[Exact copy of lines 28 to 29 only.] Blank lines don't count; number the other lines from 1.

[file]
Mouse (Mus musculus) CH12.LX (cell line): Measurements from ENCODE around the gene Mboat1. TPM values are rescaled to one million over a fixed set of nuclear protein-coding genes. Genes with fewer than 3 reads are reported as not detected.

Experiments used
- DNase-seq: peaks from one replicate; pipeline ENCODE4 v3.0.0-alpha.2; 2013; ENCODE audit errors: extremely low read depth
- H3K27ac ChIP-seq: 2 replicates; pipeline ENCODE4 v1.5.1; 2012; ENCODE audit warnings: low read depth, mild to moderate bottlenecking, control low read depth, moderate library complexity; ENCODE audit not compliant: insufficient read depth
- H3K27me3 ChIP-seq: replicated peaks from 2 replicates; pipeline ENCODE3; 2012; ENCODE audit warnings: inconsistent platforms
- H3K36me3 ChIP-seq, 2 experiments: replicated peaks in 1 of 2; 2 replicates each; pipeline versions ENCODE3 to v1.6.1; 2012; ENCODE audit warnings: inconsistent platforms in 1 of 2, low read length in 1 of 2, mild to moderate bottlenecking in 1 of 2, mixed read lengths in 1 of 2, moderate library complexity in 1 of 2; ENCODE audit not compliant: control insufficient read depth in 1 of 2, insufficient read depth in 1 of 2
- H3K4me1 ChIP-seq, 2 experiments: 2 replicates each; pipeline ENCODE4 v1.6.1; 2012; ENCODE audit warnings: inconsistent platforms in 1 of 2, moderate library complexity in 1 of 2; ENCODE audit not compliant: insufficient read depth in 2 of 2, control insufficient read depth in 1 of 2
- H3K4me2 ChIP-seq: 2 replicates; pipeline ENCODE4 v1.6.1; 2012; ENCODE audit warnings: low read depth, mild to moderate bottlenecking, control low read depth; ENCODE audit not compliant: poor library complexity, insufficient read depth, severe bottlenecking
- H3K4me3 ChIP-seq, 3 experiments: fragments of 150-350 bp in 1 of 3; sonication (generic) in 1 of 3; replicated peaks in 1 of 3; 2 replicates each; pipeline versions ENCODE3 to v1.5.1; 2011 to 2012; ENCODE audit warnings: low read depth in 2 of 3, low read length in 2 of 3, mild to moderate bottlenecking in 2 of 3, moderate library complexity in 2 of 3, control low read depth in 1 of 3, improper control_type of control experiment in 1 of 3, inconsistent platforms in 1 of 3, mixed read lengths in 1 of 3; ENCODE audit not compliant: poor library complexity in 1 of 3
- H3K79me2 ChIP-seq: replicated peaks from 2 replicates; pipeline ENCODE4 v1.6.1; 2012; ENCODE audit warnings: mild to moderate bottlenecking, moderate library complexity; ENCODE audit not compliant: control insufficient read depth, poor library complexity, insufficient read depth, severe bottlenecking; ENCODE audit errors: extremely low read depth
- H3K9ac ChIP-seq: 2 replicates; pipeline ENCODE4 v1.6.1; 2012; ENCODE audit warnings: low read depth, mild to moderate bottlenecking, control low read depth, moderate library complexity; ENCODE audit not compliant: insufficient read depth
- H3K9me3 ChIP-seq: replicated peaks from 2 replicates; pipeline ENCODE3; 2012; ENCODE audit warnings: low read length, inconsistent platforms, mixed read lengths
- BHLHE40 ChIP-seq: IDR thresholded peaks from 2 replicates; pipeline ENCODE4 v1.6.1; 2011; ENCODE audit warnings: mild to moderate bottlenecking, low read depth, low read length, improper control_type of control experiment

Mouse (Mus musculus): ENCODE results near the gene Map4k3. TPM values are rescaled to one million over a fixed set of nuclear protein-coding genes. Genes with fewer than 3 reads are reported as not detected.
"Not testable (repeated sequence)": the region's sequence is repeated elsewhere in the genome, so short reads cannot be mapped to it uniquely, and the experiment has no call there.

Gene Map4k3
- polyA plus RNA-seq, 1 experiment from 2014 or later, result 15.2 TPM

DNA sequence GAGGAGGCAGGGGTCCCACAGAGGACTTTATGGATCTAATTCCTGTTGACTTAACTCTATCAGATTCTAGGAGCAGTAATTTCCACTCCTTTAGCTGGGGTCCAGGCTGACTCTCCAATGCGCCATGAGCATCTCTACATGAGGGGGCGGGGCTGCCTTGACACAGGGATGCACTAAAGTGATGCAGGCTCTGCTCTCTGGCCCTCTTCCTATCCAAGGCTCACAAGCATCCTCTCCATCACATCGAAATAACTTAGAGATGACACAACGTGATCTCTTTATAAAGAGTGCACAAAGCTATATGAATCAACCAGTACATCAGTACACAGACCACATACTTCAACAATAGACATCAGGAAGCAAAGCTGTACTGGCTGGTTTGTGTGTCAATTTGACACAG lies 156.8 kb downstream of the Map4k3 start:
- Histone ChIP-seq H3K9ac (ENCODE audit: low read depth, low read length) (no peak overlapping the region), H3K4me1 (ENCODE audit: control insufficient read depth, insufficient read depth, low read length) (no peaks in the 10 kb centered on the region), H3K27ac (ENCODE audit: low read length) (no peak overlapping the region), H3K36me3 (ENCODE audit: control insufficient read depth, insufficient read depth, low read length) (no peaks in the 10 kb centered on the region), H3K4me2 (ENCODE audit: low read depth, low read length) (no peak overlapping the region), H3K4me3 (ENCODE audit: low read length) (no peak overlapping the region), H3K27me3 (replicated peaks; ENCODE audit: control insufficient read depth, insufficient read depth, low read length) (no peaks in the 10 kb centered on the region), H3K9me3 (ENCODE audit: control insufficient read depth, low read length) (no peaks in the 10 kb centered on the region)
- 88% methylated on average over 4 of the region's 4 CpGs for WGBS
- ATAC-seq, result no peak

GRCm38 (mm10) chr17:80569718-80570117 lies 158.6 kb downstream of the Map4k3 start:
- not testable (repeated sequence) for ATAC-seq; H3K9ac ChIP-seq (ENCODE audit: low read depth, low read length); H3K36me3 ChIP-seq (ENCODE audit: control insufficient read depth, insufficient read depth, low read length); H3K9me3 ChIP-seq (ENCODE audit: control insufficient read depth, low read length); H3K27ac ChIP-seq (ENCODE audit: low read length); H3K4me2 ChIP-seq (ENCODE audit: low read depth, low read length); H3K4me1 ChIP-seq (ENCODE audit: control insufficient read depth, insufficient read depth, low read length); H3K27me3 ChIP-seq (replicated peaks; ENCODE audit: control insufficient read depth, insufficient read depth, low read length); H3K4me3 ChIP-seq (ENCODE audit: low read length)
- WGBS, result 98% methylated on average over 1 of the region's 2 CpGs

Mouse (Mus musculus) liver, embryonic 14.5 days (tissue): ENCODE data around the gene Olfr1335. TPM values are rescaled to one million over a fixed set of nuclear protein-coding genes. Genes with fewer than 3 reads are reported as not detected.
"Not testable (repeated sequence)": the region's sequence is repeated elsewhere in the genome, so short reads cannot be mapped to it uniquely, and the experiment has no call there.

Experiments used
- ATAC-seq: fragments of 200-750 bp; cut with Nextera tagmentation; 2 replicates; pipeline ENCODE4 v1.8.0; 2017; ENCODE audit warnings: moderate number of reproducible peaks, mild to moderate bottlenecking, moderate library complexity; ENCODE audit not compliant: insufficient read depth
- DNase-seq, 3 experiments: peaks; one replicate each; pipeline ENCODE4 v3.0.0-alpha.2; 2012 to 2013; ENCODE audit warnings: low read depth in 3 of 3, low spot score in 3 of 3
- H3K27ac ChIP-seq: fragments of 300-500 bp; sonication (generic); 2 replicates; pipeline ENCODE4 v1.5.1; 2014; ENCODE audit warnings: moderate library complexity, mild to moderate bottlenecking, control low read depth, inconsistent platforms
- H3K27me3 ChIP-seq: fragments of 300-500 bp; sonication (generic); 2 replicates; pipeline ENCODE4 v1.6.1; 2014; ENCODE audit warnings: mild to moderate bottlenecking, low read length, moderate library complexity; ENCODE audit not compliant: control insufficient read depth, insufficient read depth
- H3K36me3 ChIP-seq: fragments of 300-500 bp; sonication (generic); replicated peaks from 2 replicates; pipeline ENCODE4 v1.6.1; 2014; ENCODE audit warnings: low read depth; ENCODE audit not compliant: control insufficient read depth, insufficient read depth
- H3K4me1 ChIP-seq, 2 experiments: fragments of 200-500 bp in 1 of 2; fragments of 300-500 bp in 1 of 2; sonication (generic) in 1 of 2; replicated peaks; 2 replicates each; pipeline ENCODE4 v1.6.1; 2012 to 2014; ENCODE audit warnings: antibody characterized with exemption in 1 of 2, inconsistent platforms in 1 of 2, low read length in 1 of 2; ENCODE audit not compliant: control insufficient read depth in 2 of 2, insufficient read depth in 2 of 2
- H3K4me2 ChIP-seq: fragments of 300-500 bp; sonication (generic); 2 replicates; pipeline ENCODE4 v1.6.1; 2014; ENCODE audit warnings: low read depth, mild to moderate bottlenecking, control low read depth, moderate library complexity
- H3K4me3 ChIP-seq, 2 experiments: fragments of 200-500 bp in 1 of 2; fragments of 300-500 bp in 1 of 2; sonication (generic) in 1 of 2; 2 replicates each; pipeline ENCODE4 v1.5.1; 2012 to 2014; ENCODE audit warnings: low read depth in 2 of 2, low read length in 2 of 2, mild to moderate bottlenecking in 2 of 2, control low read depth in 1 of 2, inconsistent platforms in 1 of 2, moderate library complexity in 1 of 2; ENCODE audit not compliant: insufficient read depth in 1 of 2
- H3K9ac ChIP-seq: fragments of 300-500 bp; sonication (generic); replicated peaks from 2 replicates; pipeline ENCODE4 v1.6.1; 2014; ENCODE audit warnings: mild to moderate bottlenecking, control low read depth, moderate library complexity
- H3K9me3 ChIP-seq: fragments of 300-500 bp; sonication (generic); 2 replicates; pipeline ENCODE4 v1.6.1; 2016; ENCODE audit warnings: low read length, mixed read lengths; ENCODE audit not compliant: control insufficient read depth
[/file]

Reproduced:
- ATAC-seq: fragments of 200-750 bp; cut with Nextera tagmentation; 2 replicates; pipeline ENCODE4 v1.8.0; 2017; ENCODE audit warnings: moderate number of reproducible peaks, mild to moderate bottlenecking, moderate library complexity; ENCODE audit not compliant: insufficient read depth
- DNase-seq, 3 experiments: peaks; one replicate each; pipeline ENCODE4 v3.0.0-alpha.2; 2012 to 2013; ENCODE audit warnings: low read depth in 3 of 3, low spot score in 3 of 3